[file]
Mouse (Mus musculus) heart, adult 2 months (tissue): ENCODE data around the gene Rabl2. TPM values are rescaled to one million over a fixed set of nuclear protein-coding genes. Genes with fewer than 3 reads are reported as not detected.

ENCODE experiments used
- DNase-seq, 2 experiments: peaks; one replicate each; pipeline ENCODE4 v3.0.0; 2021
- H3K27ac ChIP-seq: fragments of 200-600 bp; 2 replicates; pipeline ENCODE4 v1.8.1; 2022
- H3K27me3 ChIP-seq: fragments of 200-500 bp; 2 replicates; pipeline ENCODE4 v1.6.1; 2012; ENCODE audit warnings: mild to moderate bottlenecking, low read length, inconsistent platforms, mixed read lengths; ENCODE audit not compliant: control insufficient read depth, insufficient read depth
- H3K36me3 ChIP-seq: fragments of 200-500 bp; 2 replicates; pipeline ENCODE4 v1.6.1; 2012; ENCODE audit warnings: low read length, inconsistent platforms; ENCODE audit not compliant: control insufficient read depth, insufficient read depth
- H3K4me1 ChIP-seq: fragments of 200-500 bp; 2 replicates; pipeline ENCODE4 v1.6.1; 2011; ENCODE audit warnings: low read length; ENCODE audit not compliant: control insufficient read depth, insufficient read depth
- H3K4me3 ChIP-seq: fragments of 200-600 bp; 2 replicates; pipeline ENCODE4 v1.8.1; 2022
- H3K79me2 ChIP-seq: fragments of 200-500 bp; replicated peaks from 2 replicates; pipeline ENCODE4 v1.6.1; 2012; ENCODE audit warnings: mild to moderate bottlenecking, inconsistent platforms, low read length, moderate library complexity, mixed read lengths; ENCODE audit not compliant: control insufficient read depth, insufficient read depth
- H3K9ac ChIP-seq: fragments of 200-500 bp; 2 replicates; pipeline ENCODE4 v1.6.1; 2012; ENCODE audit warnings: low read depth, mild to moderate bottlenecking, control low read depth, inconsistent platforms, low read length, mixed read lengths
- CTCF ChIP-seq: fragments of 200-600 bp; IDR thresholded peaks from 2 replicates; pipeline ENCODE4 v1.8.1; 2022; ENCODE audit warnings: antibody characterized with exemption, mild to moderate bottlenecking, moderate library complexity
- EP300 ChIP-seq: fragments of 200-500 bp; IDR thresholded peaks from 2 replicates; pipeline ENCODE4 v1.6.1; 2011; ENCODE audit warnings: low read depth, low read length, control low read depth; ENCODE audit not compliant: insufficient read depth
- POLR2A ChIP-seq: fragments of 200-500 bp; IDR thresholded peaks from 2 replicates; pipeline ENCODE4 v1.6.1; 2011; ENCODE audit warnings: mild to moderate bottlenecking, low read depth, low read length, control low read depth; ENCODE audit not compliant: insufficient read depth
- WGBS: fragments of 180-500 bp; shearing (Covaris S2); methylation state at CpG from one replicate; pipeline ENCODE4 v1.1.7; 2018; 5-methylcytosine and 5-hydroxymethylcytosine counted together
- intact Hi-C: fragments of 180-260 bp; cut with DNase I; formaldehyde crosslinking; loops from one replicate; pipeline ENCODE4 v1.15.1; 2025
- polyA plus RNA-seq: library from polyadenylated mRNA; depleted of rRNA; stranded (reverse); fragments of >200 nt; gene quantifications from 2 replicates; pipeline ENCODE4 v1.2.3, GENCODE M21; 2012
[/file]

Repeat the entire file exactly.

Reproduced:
Mouse (Mus musculus) heart, adult 2 months (tissue): ENCODE data around the gene Rabl2. TPM values are rescaled to one million over a fixed set of nuclear protein-coding genes. Genes with fewer than 3 reads are reported as not detected.

ENCODE experiments used
- DNase-seq, 2 experiments: peaks; one replicate each; pipeline ENCODE4 v3.0.0; 2021
- H3K27ac ChIP-seq: fragments of 200-600 bp; 2 replicates; pipeline ENCODE4 v1.8.1; 2022
- H3K27me3 ChIP-seq: fragments of 200-500 bp; 2 replicates; pipeline ENCODE4 v1.6.1; 2012; ENCODE audit warnings: mild to moderate bottlenecking, low read length, inconsistent platforms, mixed read lengths; ENCODE audit not compliant: control insufficient read depth, insufficient read depth
- H3K36me3 ChIP-seq: fragments of 200-500 bp; 2 replicates; pipeline ENCODE4 v1.6.1; 2012; ENCODE audit warnings: low read length, inconsistent platforms; ENCODE audit not compliant: control insufficient read depth, insufficient read depth
- H3K4me1 ChIP-seq: fragments of 200-500 bp; 2 replicates; pipeline ENCODE4 v1.6.1; 2011; ENCODE audit warnings: low read length; ENCODE audit not compliant: control insufficient read depth, insufficient read depth
- H3K4me3 ChIP-seq: fragments of 200-600 bp; 2 replicates; pipeline ENCODE4 v1.8.1; 2022
- H3K79me2 ChIP-seq: fragments of 200-500 bp; replicated peaks from 2 replicates; pipeline ENCODE4 v1.6.1; 2012; ENCODE audit warnings: mild to moderate bottlenecking, inconsistent platforms, low read length, moderate library complexity, mixed read lengths; ENCODE audit not compliant: control insufficient read depth, insufficient read depth
- H3K9ac ChIP-seq: fragments of 200-500 bp; 2 replicates; pipeline ENCODE4 v1.6.1; 2012; ENCODE audit warnings: low read depth, mild to moderate bottlenecking, control low read depth, inconsistent platforms, low read length, mixed read lengths
- CTCF ChIP-seq: fragments of 200-600 bp; IDR thresholded peaks from 2 replicates; pipeline ENCODE4 v1.8.1; 2022; ENCODE audit warnings: antibody characterized with exemption, mild to moderate bottlenecking, moderate library complexity
- EP300 ChIP-seq: fragments of 200-500 bp; IDR thresholded peaks from 2 replicates; pipeline ENCODE4 v1.6.1; 2011; ENCODE audit warnings: low read depth, low read length, control low read depth; ENCODE audit not compliant: insufficient read depth
- POLR2A ChIP-seq: fragments of 200-500 bp; IDR thresholded peaks from 2 replicates; pipeline ENCODE4 v1.6.1; 2011; ENCODE audit warnings: mild to moderate bottlenecking, low read depth, low read length, control low read depth; ENCODE audit not compliant: insufficient read depth
- WGBS: fragments of 180-500 bp; shearing (Covaris S2); methylation state at CpG from one replicate; pipeline ENCODE4 v1.1.7; 2018; 5-methylcytosine and 5-hydroxymethylcytosine counted together
- intact Hi-C: fragments of 180-260 bp; cut with DNase I; formaldehyde crosslinking; loops from one replicate; pipeline ENCODE4 v1.15.1; 2025
- polyA plus RNA-seq: library from polyadenylated mRNA; depleted of rRNA; stranded (reverse); fragments of >200 nt; gene quantifications from 2 replicates; pipeline ENCODE4 v1.2.3, GENCODE M21; 2012